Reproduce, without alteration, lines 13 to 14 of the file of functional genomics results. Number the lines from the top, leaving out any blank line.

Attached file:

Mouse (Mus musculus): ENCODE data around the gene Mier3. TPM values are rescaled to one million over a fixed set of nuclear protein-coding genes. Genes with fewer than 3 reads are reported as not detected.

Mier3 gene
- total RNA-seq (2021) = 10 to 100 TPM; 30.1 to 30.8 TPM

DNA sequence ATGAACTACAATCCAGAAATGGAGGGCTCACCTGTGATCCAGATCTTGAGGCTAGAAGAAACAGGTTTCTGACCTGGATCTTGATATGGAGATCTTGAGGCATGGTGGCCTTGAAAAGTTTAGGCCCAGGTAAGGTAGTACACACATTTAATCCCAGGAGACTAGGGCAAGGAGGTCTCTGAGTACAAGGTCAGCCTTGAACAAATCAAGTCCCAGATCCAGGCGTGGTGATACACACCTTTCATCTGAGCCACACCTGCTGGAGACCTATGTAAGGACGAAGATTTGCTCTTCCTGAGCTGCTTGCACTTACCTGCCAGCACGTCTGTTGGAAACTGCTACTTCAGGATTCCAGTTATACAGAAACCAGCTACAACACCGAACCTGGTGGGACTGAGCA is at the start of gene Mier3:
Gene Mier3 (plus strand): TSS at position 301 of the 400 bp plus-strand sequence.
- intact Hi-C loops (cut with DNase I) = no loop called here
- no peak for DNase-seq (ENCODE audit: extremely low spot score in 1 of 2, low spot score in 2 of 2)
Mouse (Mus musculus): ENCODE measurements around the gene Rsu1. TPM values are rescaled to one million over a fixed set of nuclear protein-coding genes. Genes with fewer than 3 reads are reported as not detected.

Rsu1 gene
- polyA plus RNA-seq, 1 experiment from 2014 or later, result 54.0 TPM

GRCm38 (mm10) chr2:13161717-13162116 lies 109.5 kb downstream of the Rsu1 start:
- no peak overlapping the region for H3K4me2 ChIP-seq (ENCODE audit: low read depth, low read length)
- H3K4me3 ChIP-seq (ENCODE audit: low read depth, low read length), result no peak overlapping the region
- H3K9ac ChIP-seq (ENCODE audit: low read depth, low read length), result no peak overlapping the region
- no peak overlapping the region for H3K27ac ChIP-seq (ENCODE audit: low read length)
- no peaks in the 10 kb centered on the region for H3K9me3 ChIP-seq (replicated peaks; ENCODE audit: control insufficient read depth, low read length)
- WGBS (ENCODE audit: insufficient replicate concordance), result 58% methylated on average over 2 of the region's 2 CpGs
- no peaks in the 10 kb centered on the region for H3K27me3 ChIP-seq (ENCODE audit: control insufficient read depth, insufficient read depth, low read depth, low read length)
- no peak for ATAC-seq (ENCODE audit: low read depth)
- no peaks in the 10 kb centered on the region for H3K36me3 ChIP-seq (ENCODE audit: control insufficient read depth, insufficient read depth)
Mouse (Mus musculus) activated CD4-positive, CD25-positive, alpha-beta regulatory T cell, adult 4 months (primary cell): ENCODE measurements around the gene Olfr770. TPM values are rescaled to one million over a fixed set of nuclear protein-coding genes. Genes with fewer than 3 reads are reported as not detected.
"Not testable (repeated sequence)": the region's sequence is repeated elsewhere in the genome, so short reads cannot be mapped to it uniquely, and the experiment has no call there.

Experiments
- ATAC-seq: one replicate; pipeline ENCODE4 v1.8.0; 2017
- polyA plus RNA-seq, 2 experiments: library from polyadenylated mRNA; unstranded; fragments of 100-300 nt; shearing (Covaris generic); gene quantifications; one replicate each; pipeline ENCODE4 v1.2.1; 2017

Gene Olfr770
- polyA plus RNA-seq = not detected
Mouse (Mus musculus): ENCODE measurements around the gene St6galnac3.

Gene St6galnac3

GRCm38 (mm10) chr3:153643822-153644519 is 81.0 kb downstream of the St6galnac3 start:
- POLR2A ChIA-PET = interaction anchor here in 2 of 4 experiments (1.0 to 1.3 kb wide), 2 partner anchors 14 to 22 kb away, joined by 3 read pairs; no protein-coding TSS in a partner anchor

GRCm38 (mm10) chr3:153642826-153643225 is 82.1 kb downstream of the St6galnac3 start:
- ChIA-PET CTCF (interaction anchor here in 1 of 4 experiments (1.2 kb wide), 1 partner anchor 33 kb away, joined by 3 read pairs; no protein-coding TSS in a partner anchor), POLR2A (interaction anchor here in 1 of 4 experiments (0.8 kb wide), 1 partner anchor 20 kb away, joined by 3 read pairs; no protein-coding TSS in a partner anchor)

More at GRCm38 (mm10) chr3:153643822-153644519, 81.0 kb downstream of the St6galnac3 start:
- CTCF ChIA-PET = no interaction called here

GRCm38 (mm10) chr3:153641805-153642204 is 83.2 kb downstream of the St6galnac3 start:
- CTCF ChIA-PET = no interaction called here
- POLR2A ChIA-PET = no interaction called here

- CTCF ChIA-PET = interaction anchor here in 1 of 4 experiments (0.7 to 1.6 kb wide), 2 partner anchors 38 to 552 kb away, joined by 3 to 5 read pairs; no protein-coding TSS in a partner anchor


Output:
- H3K4me3 ChIP-seq (ENCODE audit: low read depth, low read length), result no peak overlapping the region
- H3K9ac ChIP-seq (ENCODE audit: low read depth, low read length), result no peak overlapping the region